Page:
Mar 11, 2013

Why can't God just do His Old Testament Miracles now?

It's a great question, and something we must all have wondered at one point or another in our lives. I was talking to my junior, Tricia, an amazing love-filled sister in Christ, and she posed me that question. Why doesn't God part the Red Sea or do the whole throw-down-your-staff-and-it'll-become-a-serpent thing anymore? Why is the Old Testament full of these crazy miracles that we find hard to fathom now? If God is the God of yesterday, today and forever, why has the magnitude of His miracles changed?

I used to think it was because in this day and age, the amount of faith we have proportional to our doubt when it comes to this kind of things is.......not exactly in our favour, or God's. Like, when Jesus went back to his hometown, he couldn't perform many miracles there simply because of their unbelief - our faith determines how much God is able to give us. But as I was talking to Tricia I realised something else.

In the Old Testament, God Himself was shown to personally interact and be with the people, like, directly connecting with them here on Earth. But when Jesus came, God didn't have that kind of direct contact with us anymore. It was the time of Jesus! There was only one instance where God, Jesus and the Holy Spirit appeared all together: when Jesus was water-baptised. And then, before Jesus ascended into Heaven, he said "Behold, I send the Promise of My Father upon you; but tarry in the city of Jerusalem until you are endued with power from on high" (Luke 24:49). In Acts 1:4-8, it's "He commanded them not to depart from Jerusalem, but to wait for the Promise of the Father...'you shall be baptised with the Holy Spirit not many days from now'...'you shall receive power when the Holy Spirit has come upon you'.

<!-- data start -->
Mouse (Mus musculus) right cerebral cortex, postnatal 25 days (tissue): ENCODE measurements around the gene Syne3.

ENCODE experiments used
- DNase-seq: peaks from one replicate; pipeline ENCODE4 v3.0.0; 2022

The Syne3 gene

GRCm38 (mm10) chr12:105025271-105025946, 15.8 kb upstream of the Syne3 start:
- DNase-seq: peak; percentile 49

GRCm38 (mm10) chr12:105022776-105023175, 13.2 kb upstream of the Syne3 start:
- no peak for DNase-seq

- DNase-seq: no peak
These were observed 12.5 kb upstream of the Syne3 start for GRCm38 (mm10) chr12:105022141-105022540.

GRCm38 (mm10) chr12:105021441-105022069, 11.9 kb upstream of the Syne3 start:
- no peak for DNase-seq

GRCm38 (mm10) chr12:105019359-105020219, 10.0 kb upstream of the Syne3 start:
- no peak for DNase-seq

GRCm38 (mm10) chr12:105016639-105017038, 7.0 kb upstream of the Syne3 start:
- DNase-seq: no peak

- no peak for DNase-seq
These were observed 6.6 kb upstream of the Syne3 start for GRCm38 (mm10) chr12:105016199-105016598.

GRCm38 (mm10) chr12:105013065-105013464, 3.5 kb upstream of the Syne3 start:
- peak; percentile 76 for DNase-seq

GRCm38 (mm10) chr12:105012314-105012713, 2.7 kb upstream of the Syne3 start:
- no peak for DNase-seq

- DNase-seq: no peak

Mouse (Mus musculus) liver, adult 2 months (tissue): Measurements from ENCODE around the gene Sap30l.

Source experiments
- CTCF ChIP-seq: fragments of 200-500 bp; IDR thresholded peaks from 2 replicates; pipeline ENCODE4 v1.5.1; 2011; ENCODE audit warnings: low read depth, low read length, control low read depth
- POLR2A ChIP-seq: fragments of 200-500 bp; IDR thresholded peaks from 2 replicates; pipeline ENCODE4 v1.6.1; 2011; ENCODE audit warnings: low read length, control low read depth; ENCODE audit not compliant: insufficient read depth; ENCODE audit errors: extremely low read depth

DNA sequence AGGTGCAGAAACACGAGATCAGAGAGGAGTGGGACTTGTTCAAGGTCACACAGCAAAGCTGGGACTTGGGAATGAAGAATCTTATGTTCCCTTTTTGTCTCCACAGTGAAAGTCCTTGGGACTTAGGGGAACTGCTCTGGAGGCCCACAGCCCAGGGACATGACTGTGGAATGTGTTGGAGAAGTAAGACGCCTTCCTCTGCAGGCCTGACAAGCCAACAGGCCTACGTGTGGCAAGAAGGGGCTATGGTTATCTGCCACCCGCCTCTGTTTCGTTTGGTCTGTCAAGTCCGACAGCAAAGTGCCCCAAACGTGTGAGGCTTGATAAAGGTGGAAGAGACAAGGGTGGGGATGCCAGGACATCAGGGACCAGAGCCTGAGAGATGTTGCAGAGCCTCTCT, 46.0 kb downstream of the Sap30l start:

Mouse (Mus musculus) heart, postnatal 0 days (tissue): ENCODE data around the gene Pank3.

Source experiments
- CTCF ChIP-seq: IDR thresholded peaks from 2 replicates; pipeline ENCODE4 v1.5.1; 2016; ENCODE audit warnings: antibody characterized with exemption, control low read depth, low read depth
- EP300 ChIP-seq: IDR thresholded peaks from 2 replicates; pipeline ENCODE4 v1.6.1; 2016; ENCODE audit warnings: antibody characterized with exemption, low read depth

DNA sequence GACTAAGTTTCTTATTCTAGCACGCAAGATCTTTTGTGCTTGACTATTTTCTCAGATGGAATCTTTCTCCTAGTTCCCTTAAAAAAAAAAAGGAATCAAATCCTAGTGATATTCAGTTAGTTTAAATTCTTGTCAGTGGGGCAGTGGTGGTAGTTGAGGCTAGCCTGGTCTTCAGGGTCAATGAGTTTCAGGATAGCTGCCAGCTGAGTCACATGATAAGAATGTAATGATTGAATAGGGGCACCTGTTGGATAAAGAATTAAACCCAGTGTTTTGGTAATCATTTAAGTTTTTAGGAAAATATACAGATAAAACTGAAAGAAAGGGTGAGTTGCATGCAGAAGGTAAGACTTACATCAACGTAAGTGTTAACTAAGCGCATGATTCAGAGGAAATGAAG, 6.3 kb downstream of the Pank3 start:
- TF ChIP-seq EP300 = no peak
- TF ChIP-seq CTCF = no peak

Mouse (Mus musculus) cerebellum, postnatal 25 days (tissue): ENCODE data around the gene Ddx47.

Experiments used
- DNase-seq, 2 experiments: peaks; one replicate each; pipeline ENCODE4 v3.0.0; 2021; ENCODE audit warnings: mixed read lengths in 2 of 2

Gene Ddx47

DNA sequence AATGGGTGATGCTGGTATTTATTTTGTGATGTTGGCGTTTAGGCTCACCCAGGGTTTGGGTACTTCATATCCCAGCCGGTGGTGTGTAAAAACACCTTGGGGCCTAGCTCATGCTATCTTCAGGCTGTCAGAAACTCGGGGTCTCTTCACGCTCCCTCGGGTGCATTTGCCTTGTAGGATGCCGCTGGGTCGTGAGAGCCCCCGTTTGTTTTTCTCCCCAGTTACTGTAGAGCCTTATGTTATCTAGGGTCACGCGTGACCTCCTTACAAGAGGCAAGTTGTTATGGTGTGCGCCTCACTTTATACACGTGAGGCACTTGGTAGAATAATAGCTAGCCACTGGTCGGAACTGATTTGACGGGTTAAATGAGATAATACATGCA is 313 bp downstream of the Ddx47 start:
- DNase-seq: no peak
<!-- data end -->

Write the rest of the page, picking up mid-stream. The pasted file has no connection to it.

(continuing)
Jesus explains that the Holy Spirit couldn't come to baptise all believers until He died in John 16:7-15: "...if I do not go away, the Helper will not come to you; but if I depart, I will send Him to you... when He, the Spirit of truth, has come, He will guide you into all truth...". In John 14:26, it says "the Holy Spirit, whom the Father will send in my name".

So in the Old Testament, it was the age of God's direct contact with men here on Earth. While Jesus was alive, it was the age of Jesus here on Earth. And now, we are in the age of the Holy Spirit. Each time is different and has their own pros and cons.

When Jesus was here, he didn't part the red sea or turn a staff into a snake, but He did multiply food, turn water into wine, and healed a gazillion people. And then He gave His disciples the authority to cast out demons and heal the sick.

Now, in the era of the Holy Spirit, we also don't part the red sea or do crazy things, and we haven't seen insane food multiplication. Oh well. But we have more than that! In those days, you had to be super darn blessed to have seen, heard or had contact with God or Jesus directly. It seems like a lot of people did, but that's only because we're reading about the lives of those special people in the Bible. The other 99.99999% of the people on Earth never had that privilege of direct contact with God / Jesus.